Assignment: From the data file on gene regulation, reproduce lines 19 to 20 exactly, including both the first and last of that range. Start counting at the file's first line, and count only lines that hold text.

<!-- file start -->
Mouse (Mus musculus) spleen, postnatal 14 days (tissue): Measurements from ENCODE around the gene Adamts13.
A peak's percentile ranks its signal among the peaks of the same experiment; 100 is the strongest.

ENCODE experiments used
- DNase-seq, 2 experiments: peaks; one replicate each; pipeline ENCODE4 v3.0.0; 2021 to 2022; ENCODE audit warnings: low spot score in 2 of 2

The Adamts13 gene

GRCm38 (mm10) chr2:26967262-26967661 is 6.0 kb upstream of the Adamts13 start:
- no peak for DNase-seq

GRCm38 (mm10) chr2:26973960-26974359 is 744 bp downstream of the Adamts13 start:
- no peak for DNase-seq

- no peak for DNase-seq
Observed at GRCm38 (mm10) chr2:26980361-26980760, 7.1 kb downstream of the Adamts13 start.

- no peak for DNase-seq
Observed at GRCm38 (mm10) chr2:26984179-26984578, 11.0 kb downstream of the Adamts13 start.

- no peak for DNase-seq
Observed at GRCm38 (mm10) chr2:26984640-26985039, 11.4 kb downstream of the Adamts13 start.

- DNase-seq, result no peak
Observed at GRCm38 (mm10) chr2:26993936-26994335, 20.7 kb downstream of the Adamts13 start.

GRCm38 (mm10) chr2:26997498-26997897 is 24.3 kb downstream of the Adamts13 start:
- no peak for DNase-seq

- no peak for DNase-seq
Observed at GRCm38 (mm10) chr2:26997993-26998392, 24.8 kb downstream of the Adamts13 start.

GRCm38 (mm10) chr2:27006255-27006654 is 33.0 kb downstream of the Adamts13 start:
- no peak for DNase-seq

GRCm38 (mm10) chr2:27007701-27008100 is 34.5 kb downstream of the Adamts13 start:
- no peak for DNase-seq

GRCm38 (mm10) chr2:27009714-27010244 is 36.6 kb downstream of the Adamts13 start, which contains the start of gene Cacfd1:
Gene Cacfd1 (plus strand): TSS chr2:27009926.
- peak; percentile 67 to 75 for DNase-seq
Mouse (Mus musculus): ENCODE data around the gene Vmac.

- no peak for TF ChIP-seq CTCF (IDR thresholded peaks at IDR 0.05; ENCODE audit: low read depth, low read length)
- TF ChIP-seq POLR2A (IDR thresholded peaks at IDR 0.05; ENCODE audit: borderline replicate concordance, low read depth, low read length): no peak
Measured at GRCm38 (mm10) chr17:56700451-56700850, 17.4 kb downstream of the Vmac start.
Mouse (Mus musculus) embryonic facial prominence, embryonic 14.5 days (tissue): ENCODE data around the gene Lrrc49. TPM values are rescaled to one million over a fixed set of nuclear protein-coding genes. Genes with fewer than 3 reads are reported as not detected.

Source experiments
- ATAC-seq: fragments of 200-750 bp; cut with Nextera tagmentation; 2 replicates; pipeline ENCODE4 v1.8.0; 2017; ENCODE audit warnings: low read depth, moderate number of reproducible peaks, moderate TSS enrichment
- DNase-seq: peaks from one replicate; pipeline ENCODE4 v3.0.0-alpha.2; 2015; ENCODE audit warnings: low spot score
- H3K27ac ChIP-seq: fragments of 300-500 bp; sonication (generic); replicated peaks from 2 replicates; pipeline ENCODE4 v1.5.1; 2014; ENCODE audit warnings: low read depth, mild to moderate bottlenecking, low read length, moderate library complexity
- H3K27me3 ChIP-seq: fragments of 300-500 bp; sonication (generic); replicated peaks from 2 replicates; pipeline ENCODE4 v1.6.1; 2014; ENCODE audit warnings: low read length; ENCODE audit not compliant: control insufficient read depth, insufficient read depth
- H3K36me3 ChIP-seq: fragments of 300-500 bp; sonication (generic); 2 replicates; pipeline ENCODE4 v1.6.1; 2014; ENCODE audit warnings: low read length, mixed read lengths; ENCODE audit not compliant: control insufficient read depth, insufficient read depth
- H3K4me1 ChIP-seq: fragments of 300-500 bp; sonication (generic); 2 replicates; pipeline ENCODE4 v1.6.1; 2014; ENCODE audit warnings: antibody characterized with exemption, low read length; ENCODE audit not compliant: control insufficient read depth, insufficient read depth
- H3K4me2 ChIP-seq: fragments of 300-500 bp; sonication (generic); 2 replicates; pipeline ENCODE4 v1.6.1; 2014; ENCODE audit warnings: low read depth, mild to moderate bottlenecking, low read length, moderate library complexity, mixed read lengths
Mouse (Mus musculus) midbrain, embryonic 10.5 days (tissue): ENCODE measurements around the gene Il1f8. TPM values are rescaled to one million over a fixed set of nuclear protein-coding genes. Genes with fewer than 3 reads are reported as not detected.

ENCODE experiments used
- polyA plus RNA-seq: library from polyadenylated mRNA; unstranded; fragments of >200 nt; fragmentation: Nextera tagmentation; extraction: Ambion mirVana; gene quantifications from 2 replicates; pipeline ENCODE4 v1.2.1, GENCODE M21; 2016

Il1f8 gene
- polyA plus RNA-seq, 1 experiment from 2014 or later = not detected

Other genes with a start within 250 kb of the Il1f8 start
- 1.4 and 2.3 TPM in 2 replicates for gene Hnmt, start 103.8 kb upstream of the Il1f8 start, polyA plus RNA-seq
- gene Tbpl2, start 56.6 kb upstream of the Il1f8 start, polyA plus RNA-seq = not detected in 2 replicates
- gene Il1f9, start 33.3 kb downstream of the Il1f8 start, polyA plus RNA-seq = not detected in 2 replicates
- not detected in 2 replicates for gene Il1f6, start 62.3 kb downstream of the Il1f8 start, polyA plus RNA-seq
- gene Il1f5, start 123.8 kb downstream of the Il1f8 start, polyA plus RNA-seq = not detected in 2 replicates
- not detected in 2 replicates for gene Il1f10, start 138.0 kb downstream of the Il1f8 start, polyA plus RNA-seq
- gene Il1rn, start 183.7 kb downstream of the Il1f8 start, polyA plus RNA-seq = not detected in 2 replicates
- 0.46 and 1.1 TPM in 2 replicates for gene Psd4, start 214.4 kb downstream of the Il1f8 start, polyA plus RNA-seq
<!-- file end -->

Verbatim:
- no peak for DNase-seq

- no peak for DNase-seq